RPi to RAMBo Serial Communication - RAMBo Restarting?

Hello! I’ve been running into problems recently trying to get serial communication up and running between my Raspberry Pi 3B and my RAMBo 1.4. I’m trying to use a Python program to send Gcode instructions to the RAMBo. I’ve looked through about 100 pages of stack overflow and the like at this point confirming that I have the right baud rate; the serial port is opening; my Python code gives no error and should work. I’ve also confirmed that the RAMBo works properly when Gcode is sent via a computer with Repetier.

Here’s my python code:

import serial
import time

ser = serial.Serial(’/dev/serial/by-path/platform-3f980000.usb-usb-0:1.4:1.0’, 115200)

time.sleep(2)
ser.write(str.encode(“G0 X20\r\n”))
time.sleep(1)

Any ideas as to why this is causing the RAMBo to restart when I run it? To clarify, it doesn’t actually move X20 either even after it restarts.

The marlin we put on Rambos is 250k baud. That firmware is at MarlinBuilder releases. It might be worth trying to eliminate some issues.

I often connect to boards with miniterm.py:

miniterm.py /dev/ttyUSB0 250000 (or ttyACM0 or whatever, from dmesg).

I send M115<enter> and get a response.

It is possible that the rambo serial chip is resetting the board on connect or disconnect… Maybe?

Thank you! I’m a newbie to commands like dmesg and didn’t know what information could give. Looks like for whatever reason even though python was able to open the /dev/serial/…usb-0:1.4:1.0 path, it decided it wouldn’t work unless it was given /dev/ttyACM0. So I guess, one problem down, one to go? The RAMBo is still restarting when I run the code unfortunately, but at least the CNC is moving as expected once the restart is complete.

Can you give some more explanation into your last suggestion? Not sure how I would fix it if the serial chip is resetting the board. Thanks again for your help!

Independent point of information, OctoPrint via V1Pi resets my RAMPS (not RAMbO) 3D printer board each time it connects.

If the act of opening the ttyACM0 is enough to reset the board, then IDK if you can avoid it.

You can only make sure to open the serial port and leave it open until you are done.

I know this is now kinda getting outside of the “mostly printed cnc” territory and into more of the technical side of programming…but any idea how to do that in python on raspberry pi? I need to run a block of code multiple times in a row rather than just passing a gcode file when I run the program once, and I have no idea how to leave the serial port open and defined after I run it once.

Thanks for all your help though!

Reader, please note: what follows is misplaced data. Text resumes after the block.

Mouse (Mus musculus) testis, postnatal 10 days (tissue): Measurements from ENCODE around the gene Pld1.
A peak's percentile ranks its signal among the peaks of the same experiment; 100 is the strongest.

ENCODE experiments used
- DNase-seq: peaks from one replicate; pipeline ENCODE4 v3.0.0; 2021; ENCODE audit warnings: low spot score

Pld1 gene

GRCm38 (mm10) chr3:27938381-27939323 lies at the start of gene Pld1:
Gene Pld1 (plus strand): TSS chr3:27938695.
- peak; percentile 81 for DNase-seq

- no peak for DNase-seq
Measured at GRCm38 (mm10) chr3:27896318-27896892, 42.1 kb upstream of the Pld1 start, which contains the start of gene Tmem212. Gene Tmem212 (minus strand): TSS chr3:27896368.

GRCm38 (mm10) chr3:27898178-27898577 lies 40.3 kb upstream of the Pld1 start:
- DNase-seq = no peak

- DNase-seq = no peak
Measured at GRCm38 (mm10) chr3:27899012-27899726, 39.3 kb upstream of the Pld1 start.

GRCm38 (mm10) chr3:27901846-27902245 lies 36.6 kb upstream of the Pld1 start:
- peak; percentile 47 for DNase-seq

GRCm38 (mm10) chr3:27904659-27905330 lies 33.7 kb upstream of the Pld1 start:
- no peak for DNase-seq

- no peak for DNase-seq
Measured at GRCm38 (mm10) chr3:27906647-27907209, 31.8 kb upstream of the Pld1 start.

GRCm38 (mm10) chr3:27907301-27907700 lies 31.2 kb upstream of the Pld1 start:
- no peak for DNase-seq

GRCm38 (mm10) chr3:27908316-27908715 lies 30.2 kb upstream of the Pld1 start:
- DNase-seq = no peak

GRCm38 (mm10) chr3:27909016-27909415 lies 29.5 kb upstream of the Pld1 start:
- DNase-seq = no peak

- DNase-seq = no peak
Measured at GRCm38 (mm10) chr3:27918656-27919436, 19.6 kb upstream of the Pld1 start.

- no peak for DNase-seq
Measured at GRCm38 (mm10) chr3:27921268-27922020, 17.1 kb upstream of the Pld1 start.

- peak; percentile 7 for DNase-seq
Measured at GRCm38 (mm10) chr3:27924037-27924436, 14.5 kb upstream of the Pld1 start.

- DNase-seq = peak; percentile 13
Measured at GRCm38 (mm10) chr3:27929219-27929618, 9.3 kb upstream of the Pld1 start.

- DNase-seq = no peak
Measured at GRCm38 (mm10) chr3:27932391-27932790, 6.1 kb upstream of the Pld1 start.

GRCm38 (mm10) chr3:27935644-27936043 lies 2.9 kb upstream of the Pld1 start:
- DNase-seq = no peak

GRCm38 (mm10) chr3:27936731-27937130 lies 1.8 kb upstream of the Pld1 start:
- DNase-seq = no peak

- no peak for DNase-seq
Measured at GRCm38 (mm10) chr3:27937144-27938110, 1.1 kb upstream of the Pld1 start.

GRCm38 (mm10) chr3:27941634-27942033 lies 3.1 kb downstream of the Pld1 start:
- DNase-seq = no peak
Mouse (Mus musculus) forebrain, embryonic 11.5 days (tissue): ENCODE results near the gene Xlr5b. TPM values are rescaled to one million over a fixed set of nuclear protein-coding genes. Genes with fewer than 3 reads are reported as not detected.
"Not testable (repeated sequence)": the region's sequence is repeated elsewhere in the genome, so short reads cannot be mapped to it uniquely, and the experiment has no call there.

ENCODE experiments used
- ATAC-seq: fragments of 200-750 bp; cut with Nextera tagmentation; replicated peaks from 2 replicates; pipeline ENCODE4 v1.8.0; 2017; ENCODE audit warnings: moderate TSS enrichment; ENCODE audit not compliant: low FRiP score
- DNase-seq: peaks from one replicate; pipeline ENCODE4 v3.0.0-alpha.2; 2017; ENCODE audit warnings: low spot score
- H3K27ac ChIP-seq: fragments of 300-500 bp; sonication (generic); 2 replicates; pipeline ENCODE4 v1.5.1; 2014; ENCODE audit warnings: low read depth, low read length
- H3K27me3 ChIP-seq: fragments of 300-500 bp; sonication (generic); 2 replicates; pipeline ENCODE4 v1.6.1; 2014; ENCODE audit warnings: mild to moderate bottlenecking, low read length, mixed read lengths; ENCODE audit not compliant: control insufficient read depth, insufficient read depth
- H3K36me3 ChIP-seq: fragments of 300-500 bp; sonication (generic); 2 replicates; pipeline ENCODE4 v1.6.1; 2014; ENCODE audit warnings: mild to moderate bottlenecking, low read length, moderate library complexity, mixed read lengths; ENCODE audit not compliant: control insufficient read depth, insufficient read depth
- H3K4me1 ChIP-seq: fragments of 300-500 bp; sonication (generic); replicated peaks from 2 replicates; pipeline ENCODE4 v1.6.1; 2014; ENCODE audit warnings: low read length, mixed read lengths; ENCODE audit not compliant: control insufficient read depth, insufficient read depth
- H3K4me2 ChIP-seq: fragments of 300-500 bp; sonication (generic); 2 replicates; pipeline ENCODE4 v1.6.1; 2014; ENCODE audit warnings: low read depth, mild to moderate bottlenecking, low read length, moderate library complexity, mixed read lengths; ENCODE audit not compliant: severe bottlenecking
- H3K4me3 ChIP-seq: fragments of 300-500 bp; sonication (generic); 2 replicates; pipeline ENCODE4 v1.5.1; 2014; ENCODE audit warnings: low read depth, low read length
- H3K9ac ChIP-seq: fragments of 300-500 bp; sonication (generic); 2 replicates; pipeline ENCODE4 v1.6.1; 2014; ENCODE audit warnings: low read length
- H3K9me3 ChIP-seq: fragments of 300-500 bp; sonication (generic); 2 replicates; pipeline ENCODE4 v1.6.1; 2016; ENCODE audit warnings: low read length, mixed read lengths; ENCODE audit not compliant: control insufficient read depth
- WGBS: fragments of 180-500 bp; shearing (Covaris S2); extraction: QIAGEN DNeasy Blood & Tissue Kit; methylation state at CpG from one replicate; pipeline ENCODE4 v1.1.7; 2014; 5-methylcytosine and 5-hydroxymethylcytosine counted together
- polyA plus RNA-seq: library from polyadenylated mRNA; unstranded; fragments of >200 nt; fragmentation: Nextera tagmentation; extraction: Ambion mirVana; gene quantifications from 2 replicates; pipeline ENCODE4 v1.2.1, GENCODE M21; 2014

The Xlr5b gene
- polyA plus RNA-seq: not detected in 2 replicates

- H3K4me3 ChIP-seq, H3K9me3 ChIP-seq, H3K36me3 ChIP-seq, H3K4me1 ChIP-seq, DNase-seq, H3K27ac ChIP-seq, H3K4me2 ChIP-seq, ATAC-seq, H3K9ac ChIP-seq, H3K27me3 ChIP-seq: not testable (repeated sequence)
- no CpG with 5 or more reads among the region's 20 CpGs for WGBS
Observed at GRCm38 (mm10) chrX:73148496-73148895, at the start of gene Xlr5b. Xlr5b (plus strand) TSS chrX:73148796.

You can put the send in a while or for loop. You need to be careful not to send too many commands at once. You should see an ‘ok’ whenever a command is accepted. Don’t send the next one until you receive the ok.

It isn’t trivial. It will take some time to learn and some trial and error if you haven’t tried this kind of thing already.

You can do it.

#!/usr/bin/python
import time
import serial

# Globals
ser = serial.Serial(
    port = '/dev/ttyUSB0',\
    baudrate = 25000,\
    parity = serial.PARITY_NONE,\
    stopbits = serial.STOPBITS_ONE,\
    bytesize = serial.EIGHTBITS,\
        timeout = 0)

def sendGcode(codeLine):
    codeLine = codeLine+"\r\n"
    ser.write(codeLine)
    done = 0
    while done == 0:
        status = ser.read()
        if status.upper() == "OK":
            done = 1
        time.sleep(0.5)

# Main Function
sendGcode("G28")
sendGcode("G0 Z3")
sendGcode("G0 X100 Y100")
sendGcode("G0 X5 Y5")
sendGcode("G0 Z0")
#And so on...
ser.close()

As far as I know, Marlin resets when you connect to the serial port. It will happen if I (for example) start Octoprint while printing something from the LCD SD card, so as a result, I either start Octoprint first to get a serial log, or I don’t start it at all. Well, now I don’t use it at all, since I no lionger use Marlin. I don’t know if that’s Marlin’s behaviour or the board, but I think it’s Marlin, since it doesn’t reboot the board, it just interrupts the SD card job. It does not power off the motors, or (I think) lose it’s current machine coordinates.

Edit: I would personally not use ser.read() – I prefer to go character by character when reading files or the serial device, but it should work for a case like this, and my usual coding practice may be a bit paranoid. I don’t know if you get the newline/carriage return characters on the string though, so it might need tweaking…

Well, thanks guys! I figured I could just loop it if I really needed to…it would just make my life easier if I could just leave the port open even between different .py files running. But I guess not…this works regardless! I’ll leave this open until I can test just looping the function tomorrow, and if it doesn’t restart Marlin I’ll mark as answered.